Russian cyber-disinformation campaigns have many missions, but one of particular interest is the use of technology to monitor, influence, and disrupt online communication in relation to culturally sensitive issues or protests. The ability to observe these events and even filter positive or negative tweets results in the ability to perform a series of disinformation campaigns.
With reports of Russian disinformation campaigns in the news, many are curious how these attacks look at all possible. As with most effective attacks, everything starts with a good education. Scanning a global conversation on social media is not the same as scanning a network, but thanks to Maltech's Twitter monitoring engines, we can use some of the tools we use to explore networks to visualize social media conversations.
Distinformations campaigns became popular through the tactics discovered by hackers in 2016 during election fraud. These attacks took advantage of the anonymous nature of Twitter and other social platforms to polarize political and social divisions in US society by disseminating false and misleading information.
To facilitate these campaigns, online conversations were conducted to produce Information carefully examined That would have the maximum effect. As soon as sensitive issues were collected, the fake news was aggressively injected into the public discussion through strategically placed bots aimed at real users who were destined to share the content legitimately. Often these conversations seem to come from a valid or known source, or at least from a member of an existing fringe group.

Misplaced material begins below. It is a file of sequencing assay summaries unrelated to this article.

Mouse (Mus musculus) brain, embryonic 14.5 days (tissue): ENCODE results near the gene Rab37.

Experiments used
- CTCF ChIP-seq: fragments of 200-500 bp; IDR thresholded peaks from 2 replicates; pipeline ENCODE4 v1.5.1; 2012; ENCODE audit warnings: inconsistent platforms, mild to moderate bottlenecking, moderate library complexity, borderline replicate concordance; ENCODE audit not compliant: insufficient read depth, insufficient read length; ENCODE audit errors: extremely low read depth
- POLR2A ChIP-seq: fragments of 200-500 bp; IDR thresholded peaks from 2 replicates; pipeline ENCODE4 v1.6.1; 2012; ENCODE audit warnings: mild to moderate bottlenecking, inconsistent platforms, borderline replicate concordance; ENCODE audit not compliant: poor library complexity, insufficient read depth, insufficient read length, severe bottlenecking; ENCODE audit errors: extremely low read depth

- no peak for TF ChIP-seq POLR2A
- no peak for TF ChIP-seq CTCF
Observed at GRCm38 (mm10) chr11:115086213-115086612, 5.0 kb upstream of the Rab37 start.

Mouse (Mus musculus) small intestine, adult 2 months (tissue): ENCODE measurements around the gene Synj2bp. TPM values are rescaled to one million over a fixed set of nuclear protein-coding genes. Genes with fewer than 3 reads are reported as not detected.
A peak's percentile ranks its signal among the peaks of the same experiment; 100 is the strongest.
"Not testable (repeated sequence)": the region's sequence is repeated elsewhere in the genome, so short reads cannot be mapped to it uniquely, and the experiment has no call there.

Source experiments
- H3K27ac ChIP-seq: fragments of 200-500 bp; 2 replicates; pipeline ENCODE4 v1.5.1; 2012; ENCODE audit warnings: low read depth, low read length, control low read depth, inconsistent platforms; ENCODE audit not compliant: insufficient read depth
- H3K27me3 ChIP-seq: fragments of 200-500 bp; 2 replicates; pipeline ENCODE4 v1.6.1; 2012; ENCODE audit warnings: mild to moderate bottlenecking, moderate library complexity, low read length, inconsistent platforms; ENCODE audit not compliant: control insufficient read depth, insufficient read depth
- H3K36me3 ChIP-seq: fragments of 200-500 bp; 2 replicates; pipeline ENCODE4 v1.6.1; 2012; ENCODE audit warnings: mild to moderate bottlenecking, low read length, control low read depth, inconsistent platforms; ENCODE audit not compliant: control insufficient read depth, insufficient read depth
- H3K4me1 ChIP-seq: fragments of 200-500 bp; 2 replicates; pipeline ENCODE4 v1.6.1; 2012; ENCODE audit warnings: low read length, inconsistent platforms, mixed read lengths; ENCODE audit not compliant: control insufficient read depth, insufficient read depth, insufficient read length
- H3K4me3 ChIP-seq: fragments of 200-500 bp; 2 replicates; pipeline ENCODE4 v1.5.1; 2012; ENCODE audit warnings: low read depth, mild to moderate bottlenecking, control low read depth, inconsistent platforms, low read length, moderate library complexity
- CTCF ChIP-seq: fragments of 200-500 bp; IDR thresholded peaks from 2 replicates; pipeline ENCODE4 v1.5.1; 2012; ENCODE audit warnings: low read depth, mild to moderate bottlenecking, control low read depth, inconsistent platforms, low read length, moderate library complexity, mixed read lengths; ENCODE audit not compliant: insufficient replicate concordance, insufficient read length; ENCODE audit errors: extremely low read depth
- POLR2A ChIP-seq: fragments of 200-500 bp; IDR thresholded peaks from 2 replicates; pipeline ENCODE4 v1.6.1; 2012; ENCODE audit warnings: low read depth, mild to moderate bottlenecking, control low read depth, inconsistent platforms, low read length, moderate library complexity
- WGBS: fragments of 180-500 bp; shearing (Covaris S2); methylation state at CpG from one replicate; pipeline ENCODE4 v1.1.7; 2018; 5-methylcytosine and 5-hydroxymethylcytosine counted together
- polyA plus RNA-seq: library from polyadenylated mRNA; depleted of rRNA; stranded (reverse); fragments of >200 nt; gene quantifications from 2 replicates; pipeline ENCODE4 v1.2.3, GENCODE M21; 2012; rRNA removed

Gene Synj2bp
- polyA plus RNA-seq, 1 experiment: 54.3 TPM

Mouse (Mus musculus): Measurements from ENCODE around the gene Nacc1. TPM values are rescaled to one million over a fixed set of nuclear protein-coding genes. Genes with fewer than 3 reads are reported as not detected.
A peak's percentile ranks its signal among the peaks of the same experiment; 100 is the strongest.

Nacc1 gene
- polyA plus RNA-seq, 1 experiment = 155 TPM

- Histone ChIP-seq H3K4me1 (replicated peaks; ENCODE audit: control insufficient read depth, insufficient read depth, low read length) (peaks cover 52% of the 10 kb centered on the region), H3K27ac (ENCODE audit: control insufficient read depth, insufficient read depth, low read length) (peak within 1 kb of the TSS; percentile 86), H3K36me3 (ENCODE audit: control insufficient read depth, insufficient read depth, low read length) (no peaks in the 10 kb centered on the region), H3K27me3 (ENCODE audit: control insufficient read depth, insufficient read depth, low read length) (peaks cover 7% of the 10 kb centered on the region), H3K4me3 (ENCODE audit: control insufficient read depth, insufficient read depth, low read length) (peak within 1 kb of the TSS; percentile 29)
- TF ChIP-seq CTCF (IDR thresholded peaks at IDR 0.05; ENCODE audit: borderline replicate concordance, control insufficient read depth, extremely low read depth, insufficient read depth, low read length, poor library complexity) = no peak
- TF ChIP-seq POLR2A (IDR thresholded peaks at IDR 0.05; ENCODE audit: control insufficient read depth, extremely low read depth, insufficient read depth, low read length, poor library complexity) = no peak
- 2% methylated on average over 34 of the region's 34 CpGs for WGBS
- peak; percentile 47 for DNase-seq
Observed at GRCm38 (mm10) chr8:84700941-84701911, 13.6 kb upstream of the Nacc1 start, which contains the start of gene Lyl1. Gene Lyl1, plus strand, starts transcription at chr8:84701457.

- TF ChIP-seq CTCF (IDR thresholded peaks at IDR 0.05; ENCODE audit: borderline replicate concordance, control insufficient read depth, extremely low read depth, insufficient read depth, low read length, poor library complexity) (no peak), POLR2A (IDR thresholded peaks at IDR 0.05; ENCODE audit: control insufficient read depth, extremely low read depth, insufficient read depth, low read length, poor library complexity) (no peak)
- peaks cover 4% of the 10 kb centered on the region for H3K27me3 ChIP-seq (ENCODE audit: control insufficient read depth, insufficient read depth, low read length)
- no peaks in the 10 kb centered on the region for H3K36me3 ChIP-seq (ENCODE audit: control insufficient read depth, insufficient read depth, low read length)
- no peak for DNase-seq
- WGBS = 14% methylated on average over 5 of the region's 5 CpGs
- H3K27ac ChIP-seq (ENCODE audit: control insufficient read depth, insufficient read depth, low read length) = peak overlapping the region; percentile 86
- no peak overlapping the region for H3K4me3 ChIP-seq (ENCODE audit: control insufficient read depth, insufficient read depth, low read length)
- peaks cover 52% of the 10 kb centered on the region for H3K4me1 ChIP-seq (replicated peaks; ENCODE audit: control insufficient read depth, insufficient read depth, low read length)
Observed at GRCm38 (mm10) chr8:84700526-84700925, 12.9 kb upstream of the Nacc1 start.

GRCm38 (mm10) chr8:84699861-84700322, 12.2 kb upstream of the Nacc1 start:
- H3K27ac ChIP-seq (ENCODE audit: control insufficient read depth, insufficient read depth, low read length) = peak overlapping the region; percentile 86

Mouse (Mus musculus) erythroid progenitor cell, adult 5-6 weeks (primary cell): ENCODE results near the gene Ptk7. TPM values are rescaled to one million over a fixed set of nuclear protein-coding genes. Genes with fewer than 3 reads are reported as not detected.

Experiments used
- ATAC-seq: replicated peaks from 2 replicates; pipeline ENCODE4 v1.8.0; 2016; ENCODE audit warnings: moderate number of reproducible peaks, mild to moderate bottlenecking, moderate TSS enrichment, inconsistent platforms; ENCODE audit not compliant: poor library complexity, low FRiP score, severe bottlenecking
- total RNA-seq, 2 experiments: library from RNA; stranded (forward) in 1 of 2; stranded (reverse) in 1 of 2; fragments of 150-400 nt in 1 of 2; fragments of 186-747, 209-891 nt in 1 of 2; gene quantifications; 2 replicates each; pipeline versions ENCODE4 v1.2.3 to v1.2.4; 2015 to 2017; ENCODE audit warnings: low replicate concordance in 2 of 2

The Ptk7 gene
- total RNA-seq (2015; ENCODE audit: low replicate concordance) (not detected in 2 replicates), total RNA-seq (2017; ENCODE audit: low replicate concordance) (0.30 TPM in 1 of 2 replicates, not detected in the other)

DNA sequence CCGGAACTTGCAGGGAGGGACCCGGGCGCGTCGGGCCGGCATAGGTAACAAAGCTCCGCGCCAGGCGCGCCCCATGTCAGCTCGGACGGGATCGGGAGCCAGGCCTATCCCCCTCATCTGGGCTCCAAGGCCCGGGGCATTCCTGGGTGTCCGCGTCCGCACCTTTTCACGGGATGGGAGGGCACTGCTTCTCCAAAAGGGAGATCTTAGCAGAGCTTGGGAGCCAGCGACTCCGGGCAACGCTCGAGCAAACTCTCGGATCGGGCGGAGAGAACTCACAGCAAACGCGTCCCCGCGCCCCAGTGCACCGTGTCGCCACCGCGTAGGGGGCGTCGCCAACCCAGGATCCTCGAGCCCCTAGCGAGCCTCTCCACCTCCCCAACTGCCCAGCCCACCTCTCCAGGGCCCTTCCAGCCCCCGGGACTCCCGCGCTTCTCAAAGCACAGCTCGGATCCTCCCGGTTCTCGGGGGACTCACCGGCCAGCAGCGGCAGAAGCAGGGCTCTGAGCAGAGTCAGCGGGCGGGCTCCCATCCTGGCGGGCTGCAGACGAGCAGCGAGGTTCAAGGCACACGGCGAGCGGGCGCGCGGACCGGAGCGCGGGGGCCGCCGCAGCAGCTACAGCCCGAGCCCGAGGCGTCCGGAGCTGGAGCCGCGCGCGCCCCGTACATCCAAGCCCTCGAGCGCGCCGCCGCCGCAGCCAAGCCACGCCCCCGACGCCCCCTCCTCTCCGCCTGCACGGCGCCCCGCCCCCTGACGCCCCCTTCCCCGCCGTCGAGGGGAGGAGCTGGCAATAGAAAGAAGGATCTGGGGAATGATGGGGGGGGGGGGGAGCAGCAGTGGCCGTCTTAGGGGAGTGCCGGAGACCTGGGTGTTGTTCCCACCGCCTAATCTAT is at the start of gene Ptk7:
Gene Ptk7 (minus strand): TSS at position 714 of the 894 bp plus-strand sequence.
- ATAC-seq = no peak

Careful study of online conversations used by activists or other politically engaged users was an important part of these campaigns. Several tactics contributed to the success of these efforts by, for example, sending fake content to real users for distribution by sharing and sharing the news.
Social media companies have developed the ability to automatically sort tweets and social media messages by sentiment and to use machine learning to identify patterns associated with positive or negative tweets are linked. By using sentiment analysis, an attacker can amplify a polarizing discussion by nudging an army of bots to retweet and share legitimate tweets about specific topics or people, depending on whether they say negative or positive things.
The advantage of this attack is that you can emulate a reactive jammer waiting for a certain type of communication to take place before the jamming action is taken. In this case, an attacker can use mood analysis to sort polarizing tweets to reinforce and quickly overwhelm a discussion by reinforcing marginal opinions. This prevents a fair and open debate that allows the attacker to avoid deviating views with tweets written by real users.
In general, the techniques used to interfere with other communications are equally applicable to social media interactions. In particular, we will discuss how continuous jamming, deceptive jamming, and scan jamming can be used to dominate an online conversation.
Continuous jamming effectively aims to overload the communication with random noise in order to make it unsuitable for use. It does not try to fit into the conversation, it looks more like spam. Bots are used to flood a specific hashtag that is used to communicate with unrelated tweets, which dilutes the discussion to make finding legitimate tweets impossible. This tactic has the added benefit of Twitter automatically censoring the tweet because it is used to spread spam.
Deceptive disruption aims to disguise the attack by making disturbance appear as part of the conversation. In this attack, a targeted hashtag floods with legit-looking tweets that spread confusing misleading information. By rendering information on the channel useless by introducing doubts, anyone who uses the hashtag to communicate or understand what is happening can be found among tweets that offer important sounding false information. This attack can also be targeted by spreading negative information about critical people faster.